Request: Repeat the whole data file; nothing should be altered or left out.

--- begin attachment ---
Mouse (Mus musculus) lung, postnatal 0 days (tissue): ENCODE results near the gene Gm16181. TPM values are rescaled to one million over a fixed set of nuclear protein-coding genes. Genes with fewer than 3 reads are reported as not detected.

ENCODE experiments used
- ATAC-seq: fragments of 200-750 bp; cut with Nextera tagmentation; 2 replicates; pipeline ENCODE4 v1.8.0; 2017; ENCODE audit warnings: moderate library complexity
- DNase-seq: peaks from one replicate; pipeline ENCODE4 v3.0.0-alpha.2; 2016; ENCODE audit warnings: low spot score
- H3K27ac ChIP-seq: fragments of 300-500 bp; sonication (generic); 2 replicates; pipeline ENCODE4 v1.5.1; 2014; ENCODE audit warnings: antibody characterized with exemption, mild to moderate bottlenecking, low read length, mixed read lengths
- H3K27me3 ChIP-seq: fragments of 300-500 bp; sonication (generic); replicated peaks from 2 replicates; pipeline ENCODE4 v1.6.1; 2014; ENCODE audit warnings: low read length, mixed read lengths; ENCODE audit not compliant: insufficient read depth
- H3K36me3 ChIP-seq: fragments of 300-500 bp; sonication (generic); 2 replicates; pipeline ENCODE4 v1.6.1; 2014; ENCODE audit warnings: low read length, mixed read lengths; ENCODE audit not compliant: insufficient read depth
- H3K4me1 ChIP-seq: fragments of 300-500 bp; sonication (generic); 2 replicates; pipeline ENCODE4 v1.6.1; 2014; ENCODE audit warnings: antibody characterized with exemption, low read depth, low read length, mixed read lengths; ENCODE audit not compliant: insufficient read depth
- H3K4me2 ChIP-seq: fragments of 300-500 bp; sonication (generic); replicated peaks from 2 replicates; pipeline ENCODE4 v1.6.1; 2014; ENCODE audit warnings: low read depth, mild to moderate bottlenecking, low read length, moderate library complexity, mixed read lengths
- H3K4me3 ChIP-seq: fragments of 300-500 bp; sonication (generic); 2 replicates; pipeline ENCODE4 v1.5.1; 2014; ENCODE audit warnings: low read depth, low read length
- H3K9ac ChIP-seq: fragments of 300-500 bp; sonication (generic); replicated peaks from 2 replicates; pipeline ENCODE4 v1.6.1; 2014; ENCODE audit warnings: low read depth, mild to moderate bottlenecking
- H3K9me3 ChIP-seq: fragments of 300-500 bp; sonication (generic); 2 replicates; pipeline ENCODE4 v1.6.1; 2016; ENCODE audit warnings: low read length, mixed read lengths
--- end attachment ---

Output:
Mouse (Mus musculus) lung, postnatal 0 days (tissue): ENCODE results near the gene Gm16181. TPM values are rescaled to one million over a fixed set of nuclear protein-coding genes. Genes with fewer than 3 reads are reported as not detected.

ENCODE experiments used
- ATAC-seq: fragments of 200-750 bp; cut with Nextera tagmentation; 2 replicates; pipeline ENCODE4 v1.8.0; 2017; ENCODE audit warnings: moderate library complexity
- DNase-seq: peaks from one replicate; pipeline ENCODE4 v3.0.0-alpha.2; 2016; ENCODE audit warnings: low spot score
- H3K27ac ChIP-seq: fragments of 300-500 bp; sonication (generic); 2 replicates; pipeline ENCODE4 v1.5.1; 2014; ENCODE audit warnings: antibody characterized with exemption, mild to moderate bottlenecking, low read length, mixed read lengths
- H3K27me3 ChIP-seq: fragments of 300-500 bp; sonication (generic); replicated peaks from 2 replicates; pipeline ENCODE4 v1.6.1; 2014; ENCODE audit warnings: low read length, mixed read lengths; ENCODE audit not compliant: insufficient read depth
- H3K36me3 ChIP-seq: fragments of 300-500 bp; sonication (generic); 2 replicates; pipeline ENCODE4 v1.6.1; 2014; ENCODE audit warnings: low read length, mixed read lengths; ENCODE audit not compliant: insufficient read depth
- H3K4me1 ChIP-seq: fragments of 300-500 bp; sonication (generic); 2 replicates; pipeline ENCODE4 v1.6.1; 2014; ENCODE audit warnings: antibody characterized with exemption, low read depth, low read length, mixed read lengths; ENCODE audit not compliant: insufficient read depth
- H3K4me2 ChIP-seq: fragments of 300-500 bp; sonication (generic); replicated peaks from 2 replicates; pipeline ENCODE4 v1.6.1; 2014; ENCODE audit warnings: low read depth, mild to moderate bottlenecking, low read length, moderate library complexity, mixed read lengths
- H3K4me3 ChIP-seq: fragments of 300-500 bp; sonication (generic); 2 replicates; pipeline ENCODE4 v1.5.1; 2014; ENCODE audit warnings: low read depth, low read length
- H3K9ac ChIP-seq: fragments of 300-500 bp; sonication (generic); replicated peaks from 2 replicates; pipeline ENCODE4 v1.6.1; 2014; ENCODE audit warnings: low read depth, mild to moderate bottlenecking
- H3K9me3 ChIP-seq: fragments of 300-500 bp; sonication (generic); 2 replicates; pipeline ENCODE4 v1.6.1; 2016; ENCODE audit warnings: low read length, mixed read lengths